I'm in my work car a lot and my only option currently for getting music/podcasts to my car speakers is a 3.5mm AUX port on the dash. I was wondering what the power consumption difference between Bluetooth 4 and that AUX port are?

I'd like to buy a Bluetooth 4 adapter for the AUX port and run it that way if it will save me battery life on my phone as it's easier to have it connect automatically than having to plug it in and I don't overuse the headphone port on the phone.

Any insights would be appreciated.

closed as off-topic by JakeGould, Pimp Juice IT, Máté Juhász, fixer1234, Kamil Maciorowski Oct 16 '17 at 5:59

This question appears to be off-topic. The users who voted to close gave this specific reason:

  • "This question is not about computer hardware or software, within the scope defined in the help center." – Máté Juhász, fixer1234, Kamil Maciorowski
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  • 1
    Don't have specific data, but by just keeping your bluetooth radio turned on will draw power. But I doubt a battery replacement would cost more than a jack replacement (can you even replace it on a phone? I mean... it's basically soldered to the mainboard.) – Shiki Feb 2 '13 at 18:08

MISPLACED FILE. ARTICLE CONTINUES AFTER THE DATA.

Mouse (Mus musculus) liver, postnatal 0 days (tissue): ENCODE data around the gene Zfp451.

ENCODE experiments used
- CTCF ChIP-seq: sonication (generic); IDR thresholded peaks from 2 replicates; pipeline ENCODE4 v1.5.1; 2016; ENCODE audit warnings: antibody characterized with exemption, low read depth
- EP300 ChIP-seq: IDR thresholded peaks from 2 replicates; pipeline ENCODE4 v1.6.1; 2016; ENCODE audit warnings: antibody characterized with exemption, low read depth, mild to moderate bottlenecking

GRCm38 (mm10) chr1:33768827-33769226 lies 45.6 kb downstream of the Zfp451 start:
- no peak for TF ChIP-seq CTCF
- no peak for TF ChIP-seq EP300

From personal experience, I have to say that wired devices use less power. Having Bluetooth enabled on my wireless devices drain them so quickly that I now avoid Bluetooth altogether.

Noting that this is only one sample by a user, an iPhone 5's battery capacity percentage (which supports Bluetooth 4.0) is shown here to lose 2.0-2.4% per hour playing audio through the headphone jack with Wi-Fi and Bluetooth off, and 2.6% with Wi-Fi and Bluetooth on. In comparison, playing audio over Bluetooth with Wi-Fi off consumed 3.4% of the battery capacity per hour.

These results are somewhat questionable, since the author claims that playing audio over Wi-Fi (with Bluetooth on) only consumes 2.4% per hour, similar to playing audio through the headphone jack, and less than playing audio over Bluetooth. It is well documented* that "Bluetooth is ... shown to be about 30% more energy efficient than WiFi to perform occupancy data transmission".

Still, this would be an easy thing to test with your hardware.

*Putra, G.D., et. al., 2017, Comparison of energy consumption in Wi-Fi and Bluetooth Communication in a Smart Building, Computing and Communication Workshop and Conference (CCWC), 2017 IEEE 7th Annual, Las Vegas

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